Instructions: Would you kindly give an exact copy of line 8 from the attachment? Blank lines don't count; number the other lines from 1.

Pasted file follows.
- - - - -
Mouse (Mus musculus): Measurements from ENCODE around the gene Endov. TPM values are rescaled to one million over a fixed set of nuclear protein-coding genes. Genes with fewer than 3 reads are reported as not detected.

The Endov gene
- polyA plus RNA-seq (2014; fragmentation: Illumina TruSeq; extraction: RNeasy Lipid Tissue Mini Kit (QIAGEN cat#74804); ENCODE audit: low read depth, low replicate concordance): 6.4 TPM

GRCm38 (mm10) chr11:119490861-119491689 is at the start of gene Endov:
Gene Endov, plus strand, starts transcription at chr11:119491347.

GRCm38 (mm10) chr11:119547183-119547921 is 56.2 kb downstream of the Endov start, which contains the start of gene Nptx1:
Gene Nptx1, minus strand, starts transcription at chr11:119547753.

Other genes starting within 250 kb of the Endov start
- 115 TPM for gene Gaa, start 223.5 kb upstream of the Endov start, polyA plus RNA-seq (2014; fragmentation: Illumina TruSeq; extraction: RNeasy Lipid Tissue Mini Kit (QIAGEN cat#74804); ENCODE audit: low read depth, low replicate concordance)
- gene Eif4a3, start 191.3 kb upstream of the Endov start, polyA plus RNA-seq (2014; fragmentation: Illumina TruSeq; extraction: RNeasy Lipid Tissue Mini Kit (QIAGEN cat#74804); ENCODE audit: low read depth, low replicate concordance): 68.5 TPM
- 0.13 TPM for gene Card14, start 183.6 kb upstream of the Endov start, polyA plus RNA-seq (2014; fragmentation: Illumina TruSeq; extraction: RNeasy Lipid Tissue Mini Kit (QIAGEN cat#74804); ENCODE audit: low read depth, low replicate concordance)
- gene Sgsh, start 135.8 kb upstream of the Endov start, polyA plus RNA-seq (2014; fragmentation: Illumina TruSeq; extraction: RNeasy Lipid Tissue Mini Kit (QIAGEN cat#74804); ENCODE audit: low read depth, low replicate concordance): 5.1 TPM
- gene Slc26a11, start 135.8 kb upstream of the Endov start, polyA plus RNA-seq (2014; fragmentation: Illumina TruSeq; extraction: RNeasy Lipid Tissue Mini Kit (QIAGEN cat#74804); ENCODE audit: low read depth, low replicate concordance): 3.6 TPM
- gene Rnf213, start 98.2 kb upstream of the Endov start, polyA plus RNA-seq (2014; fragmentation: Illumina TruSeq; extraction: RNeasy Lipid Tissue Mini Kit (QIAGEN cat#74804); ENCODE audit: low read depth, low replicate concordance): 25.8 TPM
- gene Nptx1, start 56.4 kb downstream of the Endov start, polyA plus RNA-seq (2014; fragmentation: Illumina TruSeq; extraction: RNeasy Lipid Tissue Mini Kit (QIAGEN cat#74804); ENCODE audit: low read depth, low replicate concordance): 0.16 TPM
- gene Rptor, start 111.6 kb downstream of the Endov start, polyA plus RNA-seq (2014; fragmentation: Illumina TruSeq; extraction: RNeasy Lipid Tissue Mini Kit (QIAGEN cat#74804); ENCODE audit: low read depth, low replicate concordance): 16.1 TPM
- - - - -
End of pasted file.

Other genes starting within 250 kb of the Endov start